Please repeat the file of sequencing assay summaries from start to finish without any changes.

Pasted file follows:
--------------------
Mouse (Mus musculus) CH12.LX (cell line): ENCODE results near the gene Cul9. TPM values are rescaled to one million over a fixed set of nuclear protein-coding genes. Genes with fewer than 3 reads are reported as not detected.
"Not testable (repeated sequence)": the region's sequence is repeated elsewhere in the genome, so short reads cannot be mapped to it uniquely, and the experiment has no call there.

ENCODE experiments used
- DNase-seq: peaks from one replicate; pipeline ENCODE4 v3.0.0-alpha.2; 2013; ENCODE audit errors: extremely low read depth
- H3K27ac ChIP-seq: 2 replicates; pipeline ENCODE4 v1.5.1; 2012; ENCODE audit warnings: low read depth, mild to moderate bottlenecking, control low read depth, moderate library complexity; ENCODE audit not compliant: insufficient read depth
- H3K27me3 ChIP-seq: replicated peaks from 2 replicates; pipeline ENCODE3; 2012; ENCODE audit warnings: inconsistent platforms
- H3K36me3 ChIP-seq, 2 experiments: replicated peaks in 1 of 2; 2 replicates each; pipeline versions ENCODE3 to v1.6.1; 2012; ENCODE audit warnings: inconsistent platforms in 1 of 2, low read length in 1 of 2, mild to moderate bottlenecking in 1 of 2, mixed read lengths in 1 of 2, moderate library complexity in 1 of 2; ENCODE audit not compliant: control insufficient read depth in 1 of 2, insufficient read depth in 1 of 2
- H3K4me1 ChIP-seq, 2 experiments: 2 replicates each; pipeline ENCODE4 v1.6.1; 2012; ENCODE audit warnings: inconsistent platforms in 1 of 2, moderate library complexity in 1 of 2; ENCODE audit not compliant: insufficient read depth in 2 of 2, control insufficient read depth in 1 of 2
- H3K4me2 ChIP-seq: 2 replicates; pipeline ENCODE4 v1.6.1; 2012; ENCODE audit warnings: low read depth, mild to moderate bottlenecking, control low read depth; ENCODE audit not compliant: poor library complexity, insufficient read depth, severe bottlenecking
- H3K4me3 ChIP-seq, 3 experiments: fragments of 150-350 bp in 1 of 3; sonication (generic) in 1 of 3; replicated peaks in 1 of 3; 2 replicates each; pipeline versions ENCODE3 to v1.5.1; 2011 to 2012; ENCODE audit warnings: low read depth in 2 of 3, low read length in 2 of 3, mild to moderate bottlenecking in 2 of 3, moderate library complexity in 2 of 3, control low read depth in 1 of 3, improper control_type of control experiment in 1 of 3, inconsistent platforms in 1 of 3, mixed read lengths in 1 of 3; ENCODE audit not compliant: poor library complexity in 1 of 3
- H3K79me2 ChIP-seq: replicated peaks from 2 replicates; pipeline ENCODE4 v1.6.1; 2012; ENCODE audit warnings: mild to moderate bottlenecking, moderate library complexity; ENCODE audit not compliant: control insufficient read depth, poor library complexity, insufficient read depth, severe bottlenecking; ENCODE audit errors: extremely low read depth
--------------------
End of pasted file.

Mouse (Mus musculus) CH12.LX (cell line): ENCODE results near the gene Cul9. TPM values are rescaled to one million over a fixed set of nuclear protein-coding genes. Genes with fewer than 3 reads are reported as not detected.
"Not testable (repeated sequence)": the region's sequence is repeated elsewhere in the genome, so short reads cannot be mapped to it uniquely, and the experiment has no call there.

ENCODE experiments used
- DNase-seq: peaks from one replicate; pipeline ENCODE4 v3.0.0-alpha.2; 2013; ENCODE audit errors: extremely low read depth
- H3K27ac ChIP-seq: 2 replicates; pipeline ENCODE4 v1.5.1; 2012; ENCODE audit warnings: low read depth, mild to moderate bottlenecking, control low read depth, moderate library complexity; ENCODE audit not compliant: insufficient read depth
- H3K27me3 ChIP-seq: replicated peaks from 2 replicates; pipeline ENCODE3; 2012; ENCODE audit warnings: inconsistent platforms
- H3K36me3 ChIP-seq, 2 experiments: replicated peaks in 1 of 2; 2 replicates each; pipeline versions ENCODE3 to v1.6.1; 2012; ENCODE audit warnings: inconsistent platforms in 1 of 2, low read length in 1 of 2, mild to moderate bottlenecking in 1 of 2, mixed read lengths in 1 of 2, moderate library complexity in 1 of 2; ENCODE audit not compliant: control insufficient read depth in 1 of 2, insufficient read depth in 1 of 2
- H3K4me1 ChIP-seq, 2 experiments: 2 replicates each; pipeline ENCODE4 v1.6.1; 2012; ENCODE audit warnings: inconsistent platforms in 1 of 2, moderate library complexity in 1 of 2; ENCODE audit not compliant: insufficient read depth in 2 of 2, control insufficient read depth in 1 of 2
- H3K4me2 ChIP-seq: 2 replicates; pipeline ENCODE4 v1.6.1; 2012; ENCODE audit warnings: low read depth, mild to moderate bottlenecking, control low read depth; ENCODE audit not compliant: poor library complexity, insufficient read depth, severe bottlenecking
- H3K4me3 ChIP-seq, 3 experiments: fragments of 150-350 bp in 1 of 3; sonication (generic) in 1 of 3; replicated peaks in 1 of 3; 2 replicates each; pipeline versions ENCODE3 to v1.5.1; 2011 to 2012; ENCODE audit warnings: low read depth in 2 of 3, low read length in 2 of 3, mild to moderate bottlenecking in 2 of 3, moderate library complexity in 2 of 3, control low read depth in 1 of 3, improper control_type of control experiment in 1 of 3, inconsistent platforms in 1 of 3, mixed read lengths in 1 of 3; ENCODE audit not compliant: poor library complexity in 1 of 3
- H3K79me2 ChIP-seq: replicated peaks from 2 replicates; pipeline ENCODE4 v1.6.1; 2012; ENCODE audit warnings: mild to moderate bottlenecking, moderate library complexity; ENCODE audit not compliant: control insufficient read depth, poor library complexity, insufficient read depth, severe bottlenecking; ENCODE audit errors: extremely low read depth